Earlier this year, before then President-elect Trump even moved into the White House, he picked several very public fights with auto manufacturers over their increasing reliance on Mexico for incremental production volumes.
In a January 3rd tweet, the President-elect said “General Motors is sending Mexican made model of Chevy Cruze to U.S. car dealers-tax free across border. Make in U.S.A.or pay big border tax!”
General Motors is sending Mexican made model of Chevy Cruze to U.S. car dealers-tax free across border. Make in U.S.A.or pay big border tax!— Donald J. Trump (@realDonaldTrump) January 3, 2017
Then, on the same day, Trump took a victory lap after apparently convincing Ford to walk away from a new $1.6 billion production facility in Mexico. Of course, we've since noted that the production volume intended for that abandoned Mexico facility has instead been shifted to China...but who can keep track (see: Remember When Ford 'Cancelled' That Plant In Mexico? Well, They've Just Moved It To China).
Meanwhile, it wasn't just the domestic manufacturers that were targeted by the incoming administration as Toyota's stock also took a tumble on the following tweet:
Toyota Motor said will build a new plant in Baja, Mexico, to build Corolla cars for U.S. NO WAY! Build plant in U.S. or pay big border tax.— Donald J. Trump (@realDonaldTrump) January 5, 2017
Ironically, despite all the grandstanding and victory laps designed to appease the United Auto Workers that showed up 'bigly' to support Trump's campaign, light auto production in Mexico has surged so far in 2017. Per the chart below from Wards, Mexico's share of NAFTA auto production has surged to 21.5% so far in 2017, up from 19.5% in 2016 and a recent low of 18.1% in 2013. Per the Wall Street Journal:
A move by auto makers to produce some popular sport-utility models in Mexican factories helped spur a 16% increase in production of light vehicles in Mexico during the first six months of the year compared with the same period in 2016. At the same time, tepid sales of sedans held down production in the U.S. and Canada, according to new data posted by WardsAuto.com.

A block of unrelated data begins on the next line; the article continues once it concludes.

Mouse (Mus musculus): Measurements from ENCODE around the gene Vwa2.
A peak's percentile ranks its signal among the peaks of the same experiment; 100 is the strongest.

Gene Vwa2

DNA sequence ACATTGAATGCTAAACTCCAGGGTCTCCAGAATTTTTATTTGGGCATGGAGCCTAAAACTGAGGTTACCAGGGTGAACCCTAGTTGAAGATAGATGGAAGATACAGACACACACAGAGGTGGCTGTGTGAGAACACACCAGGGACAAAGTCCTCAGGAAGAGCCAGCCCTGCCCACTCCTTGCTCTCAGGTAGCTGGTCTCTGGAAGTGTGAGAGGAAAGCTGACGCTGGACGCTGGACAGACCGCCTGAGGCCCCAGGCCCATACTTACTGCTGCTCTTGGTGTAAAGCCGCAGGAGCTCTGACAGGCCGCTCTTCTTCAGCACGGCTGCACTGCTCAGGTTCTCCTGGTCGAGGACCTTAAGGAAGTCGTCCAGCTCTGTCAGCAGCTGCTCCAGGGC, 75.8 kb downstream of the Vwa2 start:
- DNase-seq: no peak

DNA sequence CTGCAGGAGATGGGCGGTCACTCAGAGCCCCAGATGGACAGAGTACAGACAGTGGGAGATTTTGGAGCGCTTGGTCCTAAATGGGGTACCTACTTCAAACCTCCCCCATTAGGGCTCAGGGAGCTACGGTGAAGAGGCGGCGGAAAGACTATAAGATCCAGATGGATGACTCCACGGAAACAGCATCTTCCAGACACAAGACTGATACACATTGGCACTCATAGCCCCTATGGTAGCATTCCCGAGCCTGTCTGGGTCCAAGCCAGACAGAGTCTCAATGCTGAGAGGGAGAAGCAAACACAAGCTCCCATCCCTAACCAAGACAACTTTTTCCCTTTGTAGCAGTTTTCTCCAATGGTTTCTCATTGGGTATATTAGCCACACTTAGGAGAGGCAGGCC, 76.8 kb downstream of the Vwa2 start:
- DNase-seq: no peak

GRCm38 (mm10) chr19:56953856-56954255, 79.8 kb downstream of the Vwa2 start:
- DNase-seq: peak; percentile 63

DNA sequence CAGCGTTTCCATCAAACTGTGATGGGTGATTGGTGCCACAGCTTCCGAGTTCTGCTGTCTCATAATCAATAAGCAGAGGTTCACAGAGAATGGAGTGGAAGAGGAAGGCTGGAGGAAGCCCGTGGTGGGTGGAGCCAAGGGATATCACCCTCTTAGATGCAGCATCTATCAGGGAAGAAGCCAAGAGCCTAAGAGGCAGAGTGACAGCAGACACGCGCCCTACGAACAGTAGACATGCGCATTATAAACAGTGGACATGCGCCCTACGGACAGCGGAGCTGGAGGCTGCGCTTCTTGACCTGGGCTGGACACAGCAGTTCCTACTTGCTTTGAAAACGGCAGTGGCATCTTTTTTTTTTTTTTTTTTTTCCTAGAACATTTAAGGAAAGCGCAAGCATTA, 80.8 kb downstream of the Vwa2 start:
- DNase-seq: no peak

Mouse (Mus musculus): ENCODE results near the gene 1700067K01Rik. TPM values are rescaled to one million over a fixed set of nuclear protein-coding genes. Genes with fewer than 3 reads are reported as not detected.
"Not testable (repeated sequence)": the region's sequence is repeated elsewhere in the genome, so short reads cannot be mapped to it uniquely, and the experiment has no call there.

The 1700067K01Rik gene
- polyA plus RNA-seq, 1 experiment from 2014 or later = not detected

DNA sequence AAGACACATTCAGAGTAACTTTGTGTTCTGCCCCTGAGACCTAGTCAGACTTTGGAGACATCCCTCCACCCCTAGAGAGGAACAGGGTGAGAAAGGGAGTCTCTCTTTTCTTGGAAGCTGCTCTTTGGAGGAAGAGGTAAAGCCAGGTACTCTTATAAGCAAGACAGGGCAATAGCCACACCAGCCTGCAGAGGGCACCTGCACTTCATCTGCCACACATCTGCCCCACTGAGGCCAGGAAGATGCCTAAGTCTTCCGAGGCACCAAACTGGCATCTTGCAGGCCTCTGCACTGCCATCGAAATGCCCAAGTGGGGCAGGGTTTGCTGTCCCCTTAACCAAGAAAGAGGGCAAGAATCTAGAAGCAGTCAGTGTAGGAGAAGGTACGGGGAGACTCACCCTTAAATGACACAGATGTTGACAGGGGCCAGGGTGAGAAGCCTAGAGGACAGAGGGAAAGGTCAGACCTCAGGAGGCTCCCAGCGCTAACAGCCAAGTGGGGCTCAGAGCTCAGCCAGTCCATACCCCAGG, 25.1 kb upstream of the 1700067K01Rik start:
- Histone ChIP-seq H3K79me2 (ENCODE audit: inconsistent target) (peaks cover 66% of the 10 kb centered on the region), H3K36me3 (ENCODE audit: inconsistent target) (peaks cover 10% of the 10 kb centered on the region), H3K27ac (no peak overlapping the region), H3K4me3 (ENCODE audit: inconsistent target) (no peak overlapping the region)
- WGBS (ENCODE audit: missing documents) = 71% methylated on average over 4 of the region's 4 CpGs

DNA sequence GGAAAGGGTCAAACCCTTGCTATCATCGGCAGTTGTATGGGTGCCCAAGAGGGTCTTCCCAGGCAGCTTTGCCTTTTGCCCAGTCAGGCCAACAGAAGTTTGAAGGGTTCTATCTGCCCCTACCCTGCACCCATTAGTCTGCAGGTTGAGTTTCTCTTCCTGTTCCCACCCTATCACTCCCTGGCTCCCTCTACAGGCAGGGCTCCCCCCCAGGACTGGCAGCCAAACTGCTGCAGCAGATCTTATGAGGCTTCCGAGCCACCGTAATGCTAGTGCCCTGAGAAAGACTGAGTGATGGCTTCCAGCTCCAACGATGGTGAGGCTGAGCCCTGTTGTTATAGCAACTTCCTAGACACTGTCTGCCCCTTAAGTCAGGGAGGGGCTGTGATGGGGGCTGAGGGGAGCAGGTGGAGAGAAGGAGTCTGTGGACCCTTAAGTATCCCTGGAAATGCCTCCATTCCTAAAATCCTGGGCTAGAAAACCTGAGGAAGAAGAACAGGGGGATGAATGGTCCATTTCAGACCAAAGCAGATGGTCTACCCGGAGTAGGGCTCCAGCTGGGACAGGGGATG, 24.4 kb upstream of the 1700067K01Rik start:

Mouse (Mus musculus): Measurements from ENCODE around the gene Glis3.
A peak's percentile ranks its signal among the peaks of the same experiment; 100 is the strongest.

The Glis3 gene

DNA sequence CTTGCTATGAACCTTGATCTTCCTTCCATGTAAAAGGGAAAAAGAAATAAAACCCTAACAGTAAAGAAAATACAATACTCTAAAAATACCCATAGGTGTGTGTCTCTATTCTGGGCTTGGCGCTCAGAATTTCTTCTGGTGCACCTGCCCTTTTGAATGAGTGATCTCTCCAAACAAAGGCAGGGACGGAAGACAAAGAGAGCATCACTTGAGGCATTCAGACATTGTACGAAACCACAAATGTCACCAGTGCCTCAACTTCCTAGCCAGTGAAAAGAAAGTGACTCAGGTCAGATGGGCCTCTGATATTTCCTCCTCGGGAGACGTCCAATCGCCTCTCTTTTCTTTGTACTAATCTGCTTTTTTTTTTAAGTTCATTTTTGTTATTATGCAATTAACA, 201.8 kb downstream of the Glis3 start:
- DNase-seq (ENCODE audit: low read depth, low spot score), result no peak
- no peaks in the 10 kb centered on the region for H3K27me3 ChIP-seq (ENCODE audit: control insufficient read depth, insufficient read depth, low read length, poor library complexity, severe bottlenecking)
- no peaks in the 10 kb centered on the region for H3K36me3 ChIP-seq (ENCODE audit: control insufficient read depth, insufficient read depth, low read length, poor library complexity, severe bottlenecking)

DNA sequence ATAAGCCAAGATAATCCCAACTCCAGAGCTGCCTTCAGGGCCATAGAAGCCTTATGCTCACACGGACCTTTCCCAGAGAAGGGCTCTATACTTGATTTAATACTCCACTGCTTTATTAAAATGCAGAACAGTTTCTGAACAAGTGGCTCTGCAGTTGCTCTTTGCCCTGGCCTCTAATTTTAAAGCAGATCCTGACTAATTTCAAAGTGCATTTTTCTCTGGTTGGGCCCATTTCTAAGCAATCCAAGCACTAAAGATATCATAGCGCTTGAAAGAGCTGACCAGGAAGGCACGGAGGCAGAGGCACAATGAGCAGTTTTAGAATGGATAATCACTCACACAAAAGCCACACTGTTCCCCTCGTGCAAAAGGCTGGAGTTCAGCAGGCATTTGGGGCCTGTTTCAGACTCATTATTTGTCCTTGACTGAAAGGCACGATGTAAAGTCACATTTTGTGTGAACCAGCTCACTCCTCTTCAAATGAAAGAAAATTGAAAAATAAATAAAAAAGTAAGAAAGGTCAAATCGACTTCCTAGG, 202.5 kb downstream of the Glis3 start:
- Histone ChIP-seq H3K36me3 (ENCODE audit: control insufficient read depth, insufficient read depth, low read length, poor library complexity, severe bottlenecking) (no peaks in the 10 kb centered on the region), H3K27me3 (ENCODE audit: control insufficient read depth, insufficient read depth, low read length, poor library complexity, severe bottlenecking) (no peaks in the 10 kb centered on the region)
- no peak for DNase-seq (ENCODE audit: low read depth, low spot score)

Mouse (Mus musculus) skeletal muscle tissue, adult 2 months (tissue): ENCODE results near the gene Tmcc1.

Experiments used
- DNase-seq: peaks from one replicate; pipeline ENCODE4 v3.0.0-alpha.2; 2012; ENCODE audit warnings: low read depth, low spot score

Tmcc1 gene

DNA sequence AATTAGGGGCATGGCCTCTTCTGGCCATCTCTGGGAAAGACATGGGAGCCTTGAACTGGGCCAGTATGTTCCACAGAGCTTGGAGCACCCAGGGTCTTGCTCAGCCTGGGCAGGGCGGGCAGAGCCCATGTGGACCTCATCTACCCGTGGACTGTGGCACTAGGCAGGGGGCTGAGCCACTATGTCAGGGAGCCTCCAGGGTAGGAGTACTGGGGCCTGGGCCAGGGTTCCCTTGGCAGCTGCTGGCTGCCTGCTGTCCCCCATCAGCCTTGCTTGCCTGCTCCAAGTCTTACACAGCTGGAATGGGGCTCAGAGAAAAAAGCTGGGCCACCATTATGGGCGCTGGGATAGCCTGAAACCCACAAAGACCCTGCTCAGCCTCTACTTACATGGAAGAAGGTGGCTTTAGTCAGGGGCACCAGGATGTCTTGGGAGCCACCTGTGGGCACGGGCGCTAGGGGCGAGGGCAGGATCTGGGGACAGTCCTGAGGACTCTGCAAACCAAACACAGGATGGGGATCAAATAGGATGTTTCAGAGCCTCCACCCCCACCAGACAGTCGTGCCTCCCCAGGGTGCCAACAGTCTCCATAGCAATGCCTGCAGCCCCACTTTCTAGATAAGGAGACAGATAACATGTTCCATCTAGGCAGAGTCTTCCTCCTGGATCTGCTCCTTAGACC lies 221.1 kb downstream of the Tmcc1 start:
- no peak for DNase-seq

The data indicates one in five cars built in the North American Free Trade Agreement zone comes from Mexico, including hot new products from General Motors Co. and Fiat Chrysler Automobiles NV. That is up from the industry’s reliance on Mexico during the financial crisis, when the U.S. car business received billions of dollars in bailouts aimed at preserving jobs and keeping domestic players afloat.
Separate U.S. trade data shows that the value of light-vehicle imports from Mexico to the U.S. ballooned 40% through May.
Of course, in the end, Mexico is simply capturing a higher share of overall shrinking production volumes...not terribly surprising given their position as the lowest cost producer in North America. The latest data from WardsAuto shows that U.S. light-vehicle manufacturing fell 5% during the first six months of this year from a year earlier, as auto makers shed workers or scheduled significant downtime to counter a slowdown in demand for sedans. A substantial chunk of America’s automotive manufacturing footprint is devoted to production of family cars or compact cars, which aren’t faring well as gasoline prices remain low and sport-utility vehicles grow in popularity.
All of which just proves once again that while rhetoric and hype can be fun to observe, math, as we like to say, always wins in the end.